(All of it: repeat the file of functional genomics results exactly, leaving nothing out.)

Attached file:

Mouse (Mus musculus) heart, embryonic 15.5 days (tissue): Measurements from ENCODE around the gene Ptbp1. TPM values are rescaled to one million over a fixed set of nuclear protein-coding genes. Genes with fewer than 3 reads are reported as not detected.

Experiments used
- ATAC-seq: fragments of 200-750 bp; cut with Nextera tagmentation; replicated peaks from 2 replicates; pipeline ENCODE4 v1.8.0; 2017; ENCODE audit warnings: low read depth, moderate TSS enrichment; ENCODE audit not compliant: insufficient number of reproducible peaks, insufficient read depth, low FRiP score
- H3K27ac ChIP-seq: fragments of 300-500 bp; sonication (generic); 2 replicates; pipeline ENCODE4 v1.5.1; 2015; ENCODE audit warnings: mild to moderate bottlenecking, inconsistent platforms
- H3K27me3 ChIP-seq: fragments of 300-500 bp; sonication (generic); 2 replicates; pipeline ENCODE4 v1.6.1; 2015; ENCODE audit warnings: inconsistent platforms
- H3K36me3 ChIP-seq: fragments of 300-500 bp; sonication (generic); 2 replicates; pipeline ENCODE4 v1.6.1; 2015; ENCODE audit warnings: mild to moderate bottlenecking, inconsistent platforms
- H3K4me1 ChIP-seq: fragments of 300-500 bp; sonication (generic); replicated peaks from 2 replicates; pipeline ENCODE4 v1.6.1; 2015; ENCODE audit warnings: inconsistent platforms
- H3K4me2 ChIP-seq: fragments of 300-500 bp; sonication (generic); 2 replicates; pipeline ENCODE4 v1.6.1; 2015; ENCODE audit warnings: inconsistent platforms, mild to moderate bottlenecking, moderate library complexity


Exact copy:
Mouse (Mus musculus) heart, embryonic 15.5 days (tissue): Measurements from ENCODE around the gene Ptbp1. TPM values are rescaled to one million over a fixed set of nuclear protein-coding genes. Genes with fewer than 3 reads are reported as not detected.

Experiments used
- ATAC-seq: fragments of 200-750 bp; cut with Nextera tagmentation; replicated peaks from 2 replicates; pipeline ENCODE4 v1.8.0; 2017; ENCODE audit warnings: low read depth, moderate TSS enrichment; ENCODE audit not compliant: insufficient number of reproducible peaks, insufficient read depth, low FRiP score
- H3K27ac ChIP-seq: fragments of 300-500 bp; sonication (generic); 2 replicates; pipeline ENCODE4 v1.5.1; 2015; ENCODE audit warnings: mild to moderate bottlenecking, inconsistent platforms
- H3K27me3 ChIP-seq: fragments of 300-500 bp; sonication (generic); 2 replicates; pipeline ENCODE4 v1.6.1; 2015; ENCODE audit warnings: inconsistent platforms
- H3K36me3 ChIP-seq: fragments of 300-500 bp; sonication (generic); 2 replicates; pipeline ENCODE4 v1.6.1; 2015; ENCODE audit warnings: mild to moderate bottlenecking, inconsistent platforms
- H3K4me1 ChIP-seq: fragments of 300-500 bp; sonication (generic); replicated peaks from 2 replicates; pipeline ENCODE4 v1.6.1; 2015; ENCODE audit warnings: inconsistent platforms
- H3K4me2 ChIP-seq: fragments of 300-500 bp; sonication (generic); 2 replicates; pipeline ENCODE4 v1.6.1; 2015; ENCODE audit warnings: inconsistent platforms, mild to moderate bottlenecking, moderate library complexity